I like facts which can support a position, unfortunately speculation is a little weak in that respect. You say;
--------------
Guns don’t work well against bears for several reasons, but two of the most important are (1) in the heat of a grizzly charge, people tend to have terrible aim and (2) bears are big animals. A bullet may not injure the animal enough to stop it in time to prevent an injury.

“Although the shooter may be able to kill an aggressive bear, injuries to the shooter and others also sometimes occur,” researchers said in the 2012 article. “The need for split-second deployment and deadly accuracy makes using firearms difficult, even for experts.”
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Your generalization of "people" reacting to a bear attack and not being able to shoot well is not necessarily true for many in the firearm carrying population. Most could deploy a sidearm and deliver two or three aimed shots in less than 3 seconds. I don't think the same could be said for the bear spray to be dispensed, contact the bear and stop the attack in that same short time by an untrained user. Firearm carriers usually practice, some practice a LOT. I think that very few who carry bear spray have ever practiced with it.

Firearms and ammo do not expire - Bear Spray has a relatively short expiration date and you state that, "expired bear spray isn’t as effective". A replacement canister can cost $40 or more. That will buy quite a bit of ammo, enough to practice and still have plenty to carry. Ammo NEVER expires.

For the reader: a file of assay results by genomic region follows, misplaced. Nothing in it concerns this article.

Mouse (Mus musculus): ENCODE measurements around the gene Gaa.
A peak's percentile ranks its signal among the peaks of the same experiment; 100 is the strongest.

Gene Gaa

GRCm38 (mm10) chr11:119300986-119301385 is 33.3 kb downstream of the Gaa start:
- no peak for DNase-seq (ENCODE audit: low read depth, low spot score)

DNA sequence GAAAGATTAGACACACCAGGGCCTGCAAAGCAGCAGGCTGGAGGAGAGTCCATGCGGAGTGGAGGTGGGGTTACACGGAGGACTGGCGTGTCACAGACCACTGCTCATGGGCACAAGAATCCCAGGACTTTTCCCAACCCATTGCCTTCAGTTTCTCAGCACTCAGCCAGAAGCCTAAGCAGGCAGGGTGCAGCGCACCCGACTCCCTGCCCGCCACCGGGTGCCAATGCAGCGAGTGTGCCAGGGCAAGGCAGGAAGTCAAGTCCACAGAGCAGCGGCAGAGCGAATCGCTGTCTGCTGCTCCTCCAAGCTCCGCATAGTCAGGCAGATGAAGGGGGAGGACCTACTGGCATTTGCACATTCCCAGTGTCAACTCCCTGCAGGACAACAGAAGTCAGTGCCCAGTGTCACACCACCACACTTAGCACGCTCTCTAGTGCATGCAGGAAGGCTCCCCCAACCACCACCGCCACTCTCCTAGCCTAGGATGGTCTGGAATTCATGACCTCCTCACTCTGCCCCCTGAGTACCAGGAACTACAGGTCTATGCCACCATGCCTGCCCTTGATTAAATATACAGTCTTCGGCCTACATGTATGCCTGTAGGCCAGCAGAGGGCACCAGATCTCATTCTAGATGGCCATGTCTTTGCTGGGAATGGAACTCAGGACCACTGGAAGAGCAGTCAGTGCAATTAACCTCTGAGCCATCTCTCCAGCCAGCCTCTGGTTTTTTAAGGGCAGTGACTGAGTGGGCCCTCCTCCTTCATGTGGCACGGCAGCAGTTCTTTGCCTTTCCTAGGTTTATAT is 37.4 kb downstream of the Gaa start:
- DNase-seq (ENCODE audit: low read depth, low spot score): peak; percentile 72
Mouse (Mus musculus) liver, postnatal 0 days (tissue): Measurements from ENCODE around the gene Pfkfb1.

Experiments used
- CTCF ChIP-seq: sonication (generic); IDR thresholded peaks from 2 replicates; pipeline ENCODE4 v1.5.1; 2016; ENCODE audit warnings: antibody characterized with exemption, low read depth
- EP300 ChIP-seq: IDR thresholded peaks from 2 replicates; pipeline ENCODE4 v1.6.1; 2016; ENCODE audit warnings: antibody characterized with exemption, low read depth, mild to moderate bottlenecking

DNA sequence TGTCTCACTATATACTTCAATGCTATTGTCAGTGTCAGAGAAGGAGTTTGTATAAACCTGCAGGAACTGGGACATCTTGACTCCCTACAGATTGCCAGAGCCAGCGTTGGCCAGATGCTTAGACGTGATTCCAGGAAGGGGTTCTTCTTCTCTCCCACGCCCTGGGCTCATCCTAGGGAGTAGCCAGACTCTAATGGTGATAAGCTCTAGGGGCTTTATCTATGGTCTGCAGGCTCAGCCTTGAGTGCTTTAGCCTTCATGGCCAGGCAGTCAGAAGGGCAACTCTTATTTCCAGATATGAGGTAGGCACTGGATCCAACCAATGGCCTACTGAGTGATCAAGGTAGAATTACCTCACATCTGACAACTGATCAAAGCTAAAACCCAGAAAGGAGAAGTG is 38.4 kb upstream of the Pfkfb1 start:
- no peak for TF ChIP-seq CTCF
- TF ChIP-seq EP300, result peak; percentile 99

Bear spray has a limited effective range, less than about 30 feet and is highly affected by wind and weather conditions - your bear target better be down wind.

So, in conclusion, each self defense tool has its advantages and disadvantages, you may even choose to carry BOTH. When my wife is fishing she carries the spray and I am in over watch with the firearms. I just hope she dispenses that spray and the wind carries it AWAY from me, otherwise I may not be able to see well enough to hit my target. Shot placement is critical.

Yes, as you say, "When people used bear spray, zero bears died. Bear spray is not only better at protecting humans, it’s better at protecting bears, too." When confronted by an actual bear attack there is only one life I am concerned about, in that event the Bears life counts for Zero. It is not an issue of save the bears, but save the humans. If you are trying to discourage people from using an effective tool of self defense, think of the moral implications of that prohibition.

Bob Culver - Armed and safe

Maury Jones

Excellent analysis, Bob. Very well said.